Native to southeastern Europe, Centaurea stoebe has been introduced to the whole of Europe, as far north as southern Sweden.
The nomenclature of Centaurea stoebe in the broad sense has been a source of confusion in European literature for about 200 years. The names used in that group (C. stoebe, C. rhenana, C. maculosa, C. biebersteinii) have been applied to different taxa by different authors with varying circumscriptions. Different species concepts were used in western and eastern Europe. Unfortunately this fact was not taken into account properly in the treatment by J. Dostál (1976).
Recent studies have shown that the American plants are identical with plants introduced to the whole of Europe (J. Ochsmann 2001). Subsp. micranthos, a tetraploid perennial, is clearly distinct from the diploid, biennial plants native to central Europe known as C. stoebe Linnaeus subsp. stoebe, C. rhenana Boreau, or C. maculosa Lamarck. In most American literature the name Centaurea maculosa Lamarck has been misapplied to C. stoebe subsp. micranthos. W. A. Weber (1987, 1990) treated this taxon as Acosta maculosa (Lamarck) Holub. The treatment of about 100 species of Centaurea sect. Acrolophus Cassini as the genus Acosta by J. Holub (1972) and others is supported by neither morphologic nor molecular characters and is not widely accepted in Europe.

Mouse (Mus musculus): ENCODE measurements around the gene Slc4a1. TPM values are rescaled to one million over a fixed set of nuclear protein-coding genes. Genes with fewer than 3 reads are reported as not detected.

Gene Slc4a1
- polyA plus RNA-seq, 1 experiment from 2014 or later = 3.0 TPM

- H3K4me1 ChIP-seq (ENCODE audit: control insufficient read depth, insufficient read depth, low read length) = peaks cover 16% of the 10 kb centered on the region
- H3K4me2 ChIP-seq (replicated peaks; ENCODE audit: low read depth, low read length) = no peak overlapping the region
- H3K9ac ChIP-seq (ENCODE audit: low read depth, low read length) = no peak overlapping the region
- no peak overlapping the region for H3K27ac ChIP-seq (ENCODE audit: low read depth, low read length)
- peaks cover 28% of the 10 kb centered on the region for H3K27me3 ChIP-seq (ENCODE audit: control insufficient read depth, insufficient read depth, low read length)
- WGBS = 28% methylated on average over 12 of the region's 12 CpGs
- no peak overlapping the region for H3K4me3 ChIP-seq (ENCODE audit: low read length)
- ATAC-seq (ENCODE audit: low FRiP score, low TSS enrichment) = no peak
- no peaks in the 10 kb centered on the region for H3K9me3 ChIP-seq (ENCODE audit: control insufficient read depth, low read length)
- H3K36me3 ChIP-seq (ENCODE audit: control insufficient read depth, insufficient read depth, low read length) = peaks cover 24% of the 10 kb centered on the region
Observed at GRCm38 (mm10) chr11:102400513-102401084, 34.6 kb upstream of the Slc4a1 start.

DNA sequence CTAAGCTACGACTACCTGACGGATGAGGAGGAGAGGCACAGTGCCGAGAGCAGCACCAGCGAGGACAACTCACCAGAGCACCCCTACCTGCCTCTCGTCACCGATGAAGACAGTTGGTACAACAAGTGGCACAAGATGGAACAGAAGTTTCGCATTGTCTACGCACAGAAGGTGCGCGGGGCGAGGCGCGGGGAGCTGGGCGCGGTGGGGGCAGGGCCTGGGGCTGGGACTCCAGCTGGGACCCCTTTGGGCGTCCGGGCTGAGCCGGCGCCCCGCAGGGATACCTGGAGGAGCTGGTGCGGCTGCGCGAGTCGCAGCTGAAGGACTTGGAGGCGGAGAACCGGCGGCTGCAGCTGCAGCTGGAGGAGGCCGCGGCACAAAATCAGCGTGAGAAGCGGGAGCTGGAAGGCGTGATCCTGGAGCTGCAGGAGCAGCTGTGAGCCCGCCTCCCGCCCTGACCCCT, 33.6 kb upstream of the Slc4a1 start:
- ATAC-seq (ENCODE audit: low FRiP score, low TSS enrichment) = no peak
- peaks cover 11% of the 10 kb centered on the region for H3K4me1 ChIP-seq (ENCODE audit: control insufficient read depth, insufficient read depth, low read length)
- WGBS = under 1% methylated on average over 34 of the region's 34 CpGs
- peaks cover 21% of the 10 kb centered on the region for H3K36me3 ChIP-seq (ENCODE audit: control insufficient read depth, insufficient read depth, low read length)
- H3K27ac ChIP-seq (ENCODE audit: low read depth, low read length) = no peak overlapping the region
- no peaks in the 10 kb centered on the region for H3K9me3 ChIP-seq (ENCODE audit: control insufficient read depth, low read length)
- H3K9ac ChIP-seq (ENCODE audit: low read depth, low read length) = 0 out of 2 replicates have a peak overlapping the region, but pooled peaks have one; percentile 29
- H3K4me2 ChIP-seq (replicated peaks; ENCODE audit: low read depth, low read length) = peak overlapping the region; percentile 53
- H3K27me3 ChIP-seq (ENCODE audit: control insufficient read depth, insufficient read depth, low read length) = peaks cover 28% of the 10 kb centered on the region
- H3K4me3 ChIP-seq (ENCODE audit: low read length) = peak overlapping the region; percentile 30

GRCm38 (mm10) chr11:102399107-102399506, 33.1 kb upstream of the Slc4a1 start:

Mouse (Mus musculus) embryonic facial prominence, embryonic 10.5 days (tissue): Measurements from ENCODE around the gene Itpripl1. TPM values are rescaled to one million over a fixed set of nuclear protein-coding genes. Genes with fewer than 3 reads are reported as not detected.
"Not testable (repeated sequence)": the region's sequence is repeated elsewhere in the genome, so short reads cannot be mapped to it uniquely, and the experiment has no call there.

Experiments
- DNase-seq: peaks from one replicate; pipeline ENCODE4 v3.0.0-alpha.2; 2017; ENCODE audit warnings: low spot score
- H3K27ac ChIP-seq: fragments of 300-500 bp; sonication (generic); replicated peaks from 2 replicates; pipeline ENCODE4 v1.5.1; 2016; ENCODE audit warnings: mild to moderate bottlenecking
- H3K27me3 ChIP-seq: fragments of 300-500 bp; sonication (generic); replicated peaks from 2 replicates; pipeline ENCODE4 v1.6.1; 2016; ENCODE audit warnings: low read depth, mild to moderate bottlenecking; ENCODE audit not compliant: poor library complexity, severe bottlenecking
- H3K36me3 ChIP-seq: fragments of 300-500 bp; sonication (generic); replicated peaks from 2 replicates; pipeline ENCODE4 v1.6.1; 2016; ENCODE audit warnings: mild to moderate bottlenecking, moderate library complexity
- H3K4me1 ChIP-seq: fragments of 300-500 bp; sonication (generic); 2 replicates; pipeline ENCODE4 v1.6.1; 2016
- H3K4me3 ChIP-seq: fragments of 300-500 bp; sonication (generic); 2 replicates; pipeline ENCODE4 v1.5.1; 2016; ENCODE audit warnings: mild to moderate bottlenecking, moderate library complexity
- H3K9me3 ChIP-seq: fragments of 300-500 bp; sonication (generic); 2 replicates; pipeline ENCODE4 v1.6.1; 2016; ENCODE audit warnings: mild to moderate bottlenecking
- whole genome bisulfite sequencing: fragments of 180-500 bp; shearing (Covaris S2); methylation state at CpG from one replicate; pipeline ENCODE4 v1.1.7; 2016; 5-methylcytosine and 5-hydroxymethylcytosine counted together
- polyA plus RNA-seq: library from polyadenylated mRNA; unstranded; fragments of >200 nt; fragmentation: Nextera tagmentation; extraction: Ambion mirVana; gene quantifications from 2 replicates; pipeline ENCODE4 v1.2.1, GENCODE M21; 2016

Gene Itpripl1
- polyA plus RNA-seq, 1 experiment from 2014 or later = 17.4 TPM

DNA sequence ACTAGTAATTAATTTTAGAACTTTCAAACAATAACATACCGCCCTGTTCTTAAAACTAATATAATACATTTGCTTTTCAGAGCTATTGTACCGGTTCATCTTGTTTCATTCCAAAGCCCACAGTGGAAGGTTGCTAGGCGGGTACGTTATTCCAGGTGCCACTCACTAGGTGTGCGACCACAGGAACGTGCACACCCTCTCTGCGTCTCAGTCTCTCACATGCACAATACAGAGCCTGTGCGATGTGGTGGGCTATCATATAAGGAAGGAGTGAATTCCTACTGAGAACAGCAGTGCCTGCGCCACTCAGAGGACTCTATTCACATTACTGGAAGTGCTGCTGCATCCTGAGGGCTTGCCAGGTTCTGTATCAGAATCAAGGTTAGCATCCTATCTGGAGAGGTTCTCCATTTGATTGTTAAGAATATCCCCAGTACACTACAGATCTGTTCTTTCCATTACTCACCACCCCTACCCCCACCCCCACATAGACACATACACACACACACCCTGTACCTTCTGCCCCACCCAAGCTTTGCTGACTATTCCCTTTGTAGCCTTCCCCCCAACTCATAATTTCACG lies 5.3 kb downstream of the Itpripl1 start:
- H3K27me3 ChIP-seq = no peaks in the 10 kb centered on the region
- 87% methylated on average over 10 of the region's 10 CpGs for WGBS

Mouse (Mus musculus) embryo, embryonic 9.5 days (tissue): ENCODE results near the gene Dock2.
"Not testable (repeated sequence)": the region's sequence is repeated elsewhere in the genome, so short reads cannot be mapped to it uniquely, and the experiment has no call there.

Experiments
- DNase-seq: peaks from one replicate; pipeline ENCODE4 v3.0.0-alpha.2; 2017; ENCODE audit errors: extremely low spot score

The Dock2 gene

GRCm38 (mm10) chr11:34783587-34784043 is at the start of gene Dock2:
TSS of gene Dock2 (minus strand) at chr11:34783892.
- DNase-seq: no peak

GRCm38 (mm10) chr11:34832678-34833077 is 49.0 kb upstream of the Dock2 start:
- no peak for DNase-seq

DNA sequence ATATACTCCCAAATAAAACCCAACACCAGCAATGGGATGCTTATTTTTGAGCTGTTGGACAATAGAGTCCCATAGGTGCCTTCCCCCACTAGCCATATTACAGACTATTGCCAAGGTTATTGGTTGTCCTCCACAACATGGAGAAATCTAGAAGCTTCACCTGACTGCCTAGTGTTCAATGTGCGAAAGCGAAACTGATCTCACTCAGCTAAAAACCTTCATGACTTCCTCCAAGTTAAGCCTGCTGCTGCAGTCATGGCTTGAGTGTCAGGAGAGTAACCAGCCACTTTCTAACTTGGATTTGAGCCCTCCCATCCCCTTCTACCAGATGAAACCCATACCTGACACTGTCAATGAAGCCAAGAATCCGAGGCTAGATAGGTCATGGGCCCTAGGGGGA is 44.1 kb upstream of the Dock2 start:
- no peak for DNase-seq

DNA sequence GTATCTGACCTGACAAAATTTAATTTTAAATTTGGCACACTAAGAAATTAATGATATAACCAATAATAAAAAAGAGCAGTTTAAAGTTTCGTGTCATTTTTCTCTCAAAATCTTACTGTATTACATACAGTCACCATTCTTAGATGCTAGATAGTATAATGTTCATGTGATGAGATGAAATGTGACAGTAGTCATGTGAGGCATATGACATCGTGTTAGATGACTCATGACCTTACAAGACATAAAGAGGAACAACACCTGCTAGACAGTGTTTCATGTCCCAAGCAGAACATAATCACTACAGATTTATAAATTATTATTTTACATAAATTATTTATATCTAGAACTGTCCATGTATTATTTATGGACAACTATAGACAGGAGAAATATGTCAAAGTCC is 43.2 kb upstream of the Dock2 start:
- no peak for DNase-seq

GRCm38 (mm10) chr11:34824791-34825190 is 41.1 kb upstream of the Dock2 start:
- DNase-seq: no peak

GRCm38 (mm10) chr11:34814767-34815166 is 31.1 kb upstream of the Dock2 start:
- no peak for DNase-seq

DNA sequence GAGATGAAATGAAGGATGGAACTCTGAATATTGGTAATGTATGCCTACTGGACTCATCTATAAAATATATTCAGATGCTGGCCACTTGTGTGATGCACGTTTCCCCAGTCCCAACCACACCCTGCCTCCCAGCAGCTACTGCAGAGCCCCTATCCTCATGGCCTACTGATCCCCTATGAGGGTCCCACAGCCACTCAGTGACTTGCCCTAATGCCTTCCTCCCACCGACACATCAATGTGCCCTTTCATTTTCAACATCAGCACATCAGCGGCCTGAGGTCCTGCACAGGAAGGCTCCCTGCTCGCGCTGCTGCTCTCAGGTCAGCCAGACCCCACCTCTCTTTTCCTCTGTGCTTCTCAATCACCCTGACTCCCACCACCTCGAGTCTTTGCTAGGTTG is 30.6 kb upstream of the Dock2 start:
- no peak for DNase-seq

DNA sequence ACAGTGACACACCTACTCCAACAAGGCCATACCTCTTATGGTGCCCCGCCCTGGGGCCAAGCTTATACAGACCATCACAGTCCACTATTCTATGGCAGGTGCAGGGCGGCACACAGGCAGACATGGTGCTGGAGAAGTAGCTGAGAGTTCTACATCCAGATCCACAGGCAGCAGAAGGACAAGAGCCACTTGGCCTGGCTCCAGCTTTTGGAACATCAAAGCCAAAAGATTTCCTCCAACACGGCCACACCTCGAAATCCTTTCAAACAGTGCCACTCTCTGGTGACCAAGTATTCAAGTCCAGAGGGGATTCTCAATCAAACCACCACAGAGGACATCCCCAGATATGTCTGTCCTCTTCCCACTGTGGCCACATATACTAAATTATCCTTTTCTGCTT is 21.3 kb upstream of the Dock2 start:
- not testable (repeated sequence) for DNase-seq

Perennials, 30-150 cm. Stems usually many, loosely gray-tomentose, branches ascending. Leaves loosely gray-tomentose or becoming glabrous, resin-gland-dotted; basal and proximal cauline petiolate, blades 10-15 cm, margins 1-2 times divided into linear or oblong segments; mid and distal cauline smaller, entire or dissected. Heads usually many in open cymiform arrays, pedunculate. Involucres ovoid, 10-13 mm. Phyllaries: bodies pale green or pink tinged, ovate (outer to oblong (inner), with seveal prominent parallel veins, glabrous or finely tomentose, erect appendages, decurrent on distal phyllary margins, dark brown or black, scarious, fringed with slender teeth. Florets 30-40; corollas pink to purple (white), those of sterile florets 15-25 mm, slender or somewhat enlarged, those of fertile florests 12-15 mm. Cypselae whitish or pale brown, 3-3.5 mm, finely hairy; pappi in 1-2 series, of many white, unequal, stiff bristles to 5 mm.
Biennial or short-lived perennial 3-15 dm, sparsely scabrous-puberulent, and with a thin and loose evanescent tomentum; lvs pinnatifid with narrow lobes, or the reduced ones of the infl entire; heads ter minating the numerous branches, constricted upward in life; invol 10-13 mm, its bracts striate, the middle and outer ones with short, dark, pectinate tip; fls pink-purple, the marginal ones enlarged; pappus to 3 mm, or rarely none; 2n=18, 36. Fields, roadsides, and waste places; native of Europe, now commonly established in our range and westward. June-Oct. (C. rhenana; ? C. stoebe L., an older name)
Gleason, Henry A. & Cronquist, Arthur J. 1991. Manual of vascular plants of northeastern United States and adjacent Canada. lxxv + 910 pp.
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